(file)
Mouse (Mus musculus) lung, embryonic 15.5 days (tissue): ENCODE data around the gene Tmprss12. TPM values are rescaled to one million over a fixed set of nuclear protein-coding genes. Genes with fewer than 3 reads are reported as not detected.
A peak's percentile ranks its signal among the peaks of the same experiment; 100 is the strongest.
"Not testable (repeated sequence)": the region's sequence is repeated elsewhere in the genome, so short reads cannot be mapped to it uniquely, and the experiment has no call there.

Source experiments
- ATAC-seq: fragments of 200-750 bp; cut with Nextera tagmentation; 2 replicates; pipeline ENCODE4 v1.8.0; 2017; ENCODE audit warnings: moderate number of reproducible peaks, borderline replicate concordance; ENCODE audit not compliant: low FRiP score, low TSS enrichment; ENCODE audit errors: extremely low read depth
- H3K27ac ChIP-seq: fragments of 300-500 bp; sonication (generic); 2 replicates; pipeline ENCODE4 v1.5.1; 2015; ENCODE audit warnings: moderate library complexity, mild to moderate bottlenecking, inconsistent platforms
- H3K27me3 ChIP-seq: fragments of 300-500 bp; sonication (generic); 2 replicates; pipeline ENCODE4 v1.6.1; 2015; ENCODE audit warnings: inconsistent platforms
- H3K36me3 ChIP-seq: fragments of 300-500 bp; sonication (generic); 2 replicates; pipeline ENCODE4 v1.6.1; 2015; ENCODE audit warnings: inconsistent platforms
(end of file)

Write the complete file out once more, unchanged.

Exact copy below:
Mouse (Mus musculus) lung, embryonic 15.5 days (tissue): ENCODE data around the gene Tmprss12. TPM values are rescaled to one million over a fixed set of nuclear protein-coding genes. Genes with fewer than 3 reads are reported as not detected.
A peak's percentile ranks its signal among the peaks of the same experiment; 100 is the strongest.
"Not testable (repeated sequence)": the region's sequence is repeated elsewhere in the genome, so short reads cannot be mapped to it uniquely, and the experiment has no call there.

Source experiments
- ATAC-seq: fragments of 200-750 bp; cut with Nextera tagmentation; 2 replicates; pipeline ENCODE4 v1.8.0; 2017; ENCODE audit warnings: moderate number of reproducible peaks, borderline replicate concordance; ENCODE audit not compliant: low FRiP score, low TSS enrichment; ENCODE audit errors: extremely low read depth
- H3K27ac ChIP-seq: fragments of 300-500 bp; sonication (generic); 2 replicates; pipeline ENCODE4 v1.5.1; 2015; ENCODE audit warnings: moderate library complexity, mild to moderate bottlenecking, inconsistent platforms
- H3K27me3 ChIP-seq: fragments of 300-500 bp; sonication (generic); 2 replicates; pipeline ENCODE4 v1.6.1; 2015; ENCODE audit warnings: inconsistent platforms
- H3K36me3 ChIP-seq: fragments of 300-500 bp; sonication (generic); 2 replicates; pipeline ENCODE4 v1.6.1; 2015; ENCODE audit warnings: inconsistent platforms